Extra €165m from EU for drought crisis in South Sudan, Somalia, Ethiopia

South Sudanese children in a refugee camp, photographed in January 2017. [Trocaire/Flickr]

The EU announced on Friday (17 March) a further €165m for drought-stricken parts of eastern Africa, during a visit by Foreign Affairs chief Federica Mogherini and Commissioner Neven Mimica to Addis Ababa, the continent’s diplomatic capital.

The cash will be divided between South Sudan – described by Mimica last month as a “man-made crisis” – and the Horn of Africa countries hit by drought; Somalia, Ethiopia, plus Kenya.

Commissioner Mimica said: “The sooner we act, the more lives we can save. This package of €165m will support the urgent needs of South Sudanese people in the country and the region but also the millions of people at risk of famine in the Horn of Africa. With this additional support, the EU shows the way to other members of the international community to also respond urgently.”

Stylianides condemns ‘man-made’ famine in South Sudan, promises €82m

The EU on Tuesday (21 February) condemned as “man-made” the newly-declared famine in South Sudan, whilst pledging an initial €82 in emergency aid to the country.

Breaking down the new support, some €100m goes to South Sudan, the world’s youngest country, embroiled in civil war and famine.

The second part of the package, €65m, is for the ongoing serious droughts in Somalia, Ethiopia and Kenya.

Christos Stylianides, the European Commissioner for Humanitarian Aid and Crisis Management, with Mimica and Mogherini, said: “With this new assistance, we will do our utmost to contain the effects of these extremely challenging circumstances in the Horn of Africa.”

The trio of the EU’s most senior officials dealing with Africa were in the Ethiopian capital for a meeting of the African Union – ahead of a major EU-Africa summit planned for November.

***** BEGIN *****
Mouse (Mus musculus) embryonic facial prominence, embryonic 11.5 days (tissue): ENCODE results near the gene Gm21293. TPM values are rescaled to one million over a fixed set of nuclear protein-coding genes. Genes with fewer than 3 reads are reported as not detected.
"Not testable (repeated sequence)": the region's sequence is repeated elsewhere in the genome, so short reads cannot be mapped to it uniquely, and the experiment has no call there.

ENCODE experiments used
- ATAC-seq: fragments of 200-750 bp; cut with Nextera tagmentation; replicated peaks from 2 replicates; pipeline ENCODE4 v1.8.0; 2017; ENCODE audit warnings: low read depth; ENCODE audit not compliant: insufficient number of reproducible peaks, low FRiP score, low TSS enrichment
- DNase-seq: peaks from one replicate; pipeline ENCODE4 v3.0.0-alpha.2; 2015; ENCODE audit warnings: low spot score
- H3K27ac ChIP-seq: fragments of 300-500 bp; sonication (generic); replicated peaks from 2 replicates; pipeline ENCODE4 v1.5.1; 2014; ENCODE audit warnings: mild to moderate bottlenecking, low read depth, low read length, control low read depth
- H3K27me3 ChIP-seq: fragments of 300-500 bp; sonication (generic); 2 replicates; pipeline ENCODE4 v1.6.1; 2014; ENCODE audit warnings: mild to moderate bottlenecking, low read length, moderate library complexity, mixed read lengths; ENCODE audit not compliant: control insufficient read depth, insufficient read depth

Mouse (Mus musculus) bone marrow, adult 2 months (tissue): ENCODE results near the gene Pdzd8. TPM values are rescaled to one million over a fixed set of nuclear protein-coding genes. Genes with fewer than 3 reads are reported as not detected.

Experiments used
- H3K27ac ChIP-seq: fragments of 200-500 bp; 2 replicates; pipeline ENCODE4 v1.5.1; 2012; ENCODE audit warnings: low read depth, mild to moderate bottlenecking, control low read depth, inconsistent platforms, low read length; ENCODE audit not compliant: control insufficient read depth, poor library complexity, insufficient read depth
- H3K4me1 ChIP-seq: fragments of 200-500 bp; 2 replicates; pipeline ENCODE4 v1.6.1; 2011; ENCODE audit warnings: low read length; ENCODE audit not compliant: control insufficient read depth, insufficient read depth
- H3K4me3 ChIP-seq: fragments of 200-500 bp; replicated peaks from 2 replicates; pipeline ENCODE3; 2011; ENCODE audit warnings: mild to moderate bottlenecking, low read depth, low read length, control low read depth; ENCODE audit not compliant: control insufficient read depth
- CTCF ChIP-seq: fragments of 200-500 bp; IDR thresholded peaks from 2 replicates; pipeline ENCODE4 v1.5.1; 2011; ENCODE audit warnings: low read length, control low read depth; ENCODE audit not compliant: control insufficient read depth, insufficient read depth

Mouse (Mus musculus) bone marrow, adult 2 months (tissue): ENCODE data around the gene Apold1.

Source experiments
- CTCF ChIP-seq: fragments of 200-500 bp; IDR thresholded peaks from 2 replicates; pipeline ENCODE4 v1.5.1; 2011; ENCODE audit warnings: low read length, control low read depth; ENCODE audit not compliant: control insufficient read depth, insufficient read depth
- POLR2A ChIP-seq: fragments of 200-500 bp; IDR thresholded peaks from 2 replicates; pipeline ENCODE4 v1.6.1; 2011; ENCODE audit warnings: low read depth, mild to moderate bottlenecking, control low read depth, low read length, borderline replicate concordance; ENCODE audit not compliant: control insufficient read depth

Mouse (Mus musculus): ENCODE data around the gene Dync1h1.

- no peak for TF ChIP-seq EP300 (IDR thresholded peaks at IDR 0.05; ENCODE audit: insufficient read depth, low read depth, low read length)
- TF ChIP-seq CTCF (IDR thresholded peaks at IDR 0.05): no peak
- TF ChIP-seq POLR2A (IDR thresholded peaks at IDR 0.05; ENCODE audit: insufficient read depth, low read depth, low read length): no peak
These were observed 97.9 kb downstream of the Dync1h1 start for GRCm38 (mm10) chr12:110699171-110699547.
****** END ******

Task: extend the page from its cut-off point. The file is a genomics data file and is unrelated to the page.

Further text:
The aid for South Sudan breaks down as €30m for vulnerable people in the new state, particularly women and children, and the remaining €70m for South Sudanese refugees who have fled to neighbouring countries, primarily Ethiopia, Uganda, Kenya and Sudan.

The €65m for Horn of Africa countries follows three years of failed rains – partly blamed on the El Nino effect – which have again left severe droughts in Somalia, Ethiopia and Kenya.

Rainfalls for the coming rainy season in 2017 is again predicted to be below average, exacerbating the crisis.

Drought-hit Ethiopia reinvents itself as upmarket tourist destination

With the worst drought in 50 years, some 18 million people dependent on emergency food supplies, and aid agencies warning the money and the aid will run out in two months, it seems a strange time for Ethiopia to be marketing itself as an upmarket tourist destination.

In Somalia, some 6.3m people are in dire need of emergency food rations, with a pre-famine alert already issued.

Britain’s Foreign Secretary, Boris Johnson, was himself in both Somalia and Ethiopia this week, tweeting about UK aid efforts.

In total some €400m was allocated by the EU – already the world’s largest aid donor – to combat the affects of El Nino in the Horn of Africa and east Africa.

In February, the EU approved a further €200m for the new government in Mogadishu, as the formerly failed state tries to transition into some form of resilience.

Before setting off for Africa, Mogherini held an informal meeting of overseas aid ministers in Brussels on Thursday – which included a first meeting with the new President of The Gambia, Adama Barrow.

High Representative for Foreign Affairs, Federica Mogherini, greets Gambia’s new President, Adama Barrow, in Brussels on Thursday. [EEAS]

Barrow won an initially disputed election in December 2016, and this was hist first visit to Brussels. There was, eventually, a peaceful transition of power, with Mogherini hailing a “new chapter” in EU-Gambia relations, and welcomed Barrow’s decision to reverse his predecessor’s withdrawal from the International Criminal Court in the Hague.

The EU-Africa summit in November will largely concentrate on the EU’s ‘New Consensus’ on Development.

 

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